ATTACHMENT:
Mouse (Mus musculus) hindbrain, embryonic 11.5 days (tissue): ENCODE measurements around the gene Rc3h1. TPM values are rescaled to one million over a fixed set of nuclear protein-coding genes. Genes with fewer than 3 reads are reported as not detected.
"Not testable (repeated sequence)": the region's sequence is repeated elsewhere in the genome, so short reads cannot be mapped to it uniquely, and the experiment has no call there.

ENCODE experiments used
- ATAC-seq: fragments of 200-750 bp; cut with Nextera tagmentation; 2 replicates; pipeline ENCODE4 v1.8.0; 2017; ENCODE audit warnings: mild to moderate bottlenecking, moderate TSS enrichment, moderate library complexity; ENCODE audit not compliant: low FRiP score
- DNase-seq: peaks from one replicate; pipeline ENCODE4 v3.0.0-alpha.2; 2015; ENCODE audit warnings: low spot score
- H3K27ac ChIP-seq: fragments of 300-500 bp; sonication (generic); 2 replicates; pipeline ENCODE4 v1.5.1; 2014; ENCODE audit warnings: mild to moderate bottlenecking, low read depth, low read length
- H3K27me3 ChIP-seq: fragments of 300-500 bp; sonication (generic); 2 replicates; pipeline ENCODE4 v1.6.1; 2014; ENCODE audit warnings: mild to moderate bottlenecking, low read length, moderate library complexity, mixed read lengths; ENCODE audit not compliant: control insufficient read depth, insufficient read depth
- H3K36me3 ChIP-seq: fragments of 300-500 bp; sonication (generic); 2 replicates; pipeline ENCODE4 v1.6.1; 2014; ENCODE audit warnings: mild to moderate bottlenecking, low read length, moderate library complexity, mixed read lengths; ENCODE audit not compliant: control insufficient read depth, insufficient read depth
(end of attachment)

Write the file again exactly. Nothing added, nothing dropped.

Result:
Mouse (Mus musculus) hindbrain, embryonic 11.5 days (tissue): ENCODE measurements around the gene Rc3h1. TPM values are rescaled to one million over a fixed set of nuclear protein-coding genes. Genes with fewer than 3 reads are reported as not detected.
"Not testable (repeated sequence)": the region's sequence is repeated elsewhere in the genome, so short reads cannot be mapped to it uniquely, and the experiment has no call there.

ENCODE experiments used
- ATAC-seq: fragments of 200-750 bp; cut with Nextera tagmentation; 2 replicates; pipeline ENCODE4 v1.8.0; 2017; ENCODE audit warnings: mild to moderate bottlenecking, moderate TSS enrichment, moderate library complexity; ENCODE audit not compliant: low FRiP score
- DNase-seq: peaks from one replicate; pipeline ENCODE4 v3.0.0-alpha.2; 2015; ENCODE audit warnings: low spot score
- H3K27ac ChIP-seq: fragments of 300-500 bp; sonication (generic); 2 replicates; pipeline ENCODE4 v1.5.1; 2014; ENCODE audit warnings: mild to moderate bottlenecking, low read depth, low read length
- H3K27me3 ChIP-seq: fragments of 300-500 bp; sonication (generic); 2 replicates; pipeline ENCODE4 v1.6.1; 2014; ENCODE audit warnings: mild to moderate bottlenecking, low read length, moderate library complexity, mixed read lengths; ENCODE audit not compliant: control insufficient read depth, insufficient read depth
- H3K36me3 ChIP-seq: fragments of 300-500 bp; sonication (generic); 2 replicates; pipeline ENCODE4 v1.6.1; 2014; ENCODE audit warnings: mild to moderate bottlenecking, low read length, moderate library complexity, mixed read lengths; ENCODE audit not compliant: control insufficient read depth, insufficient read depth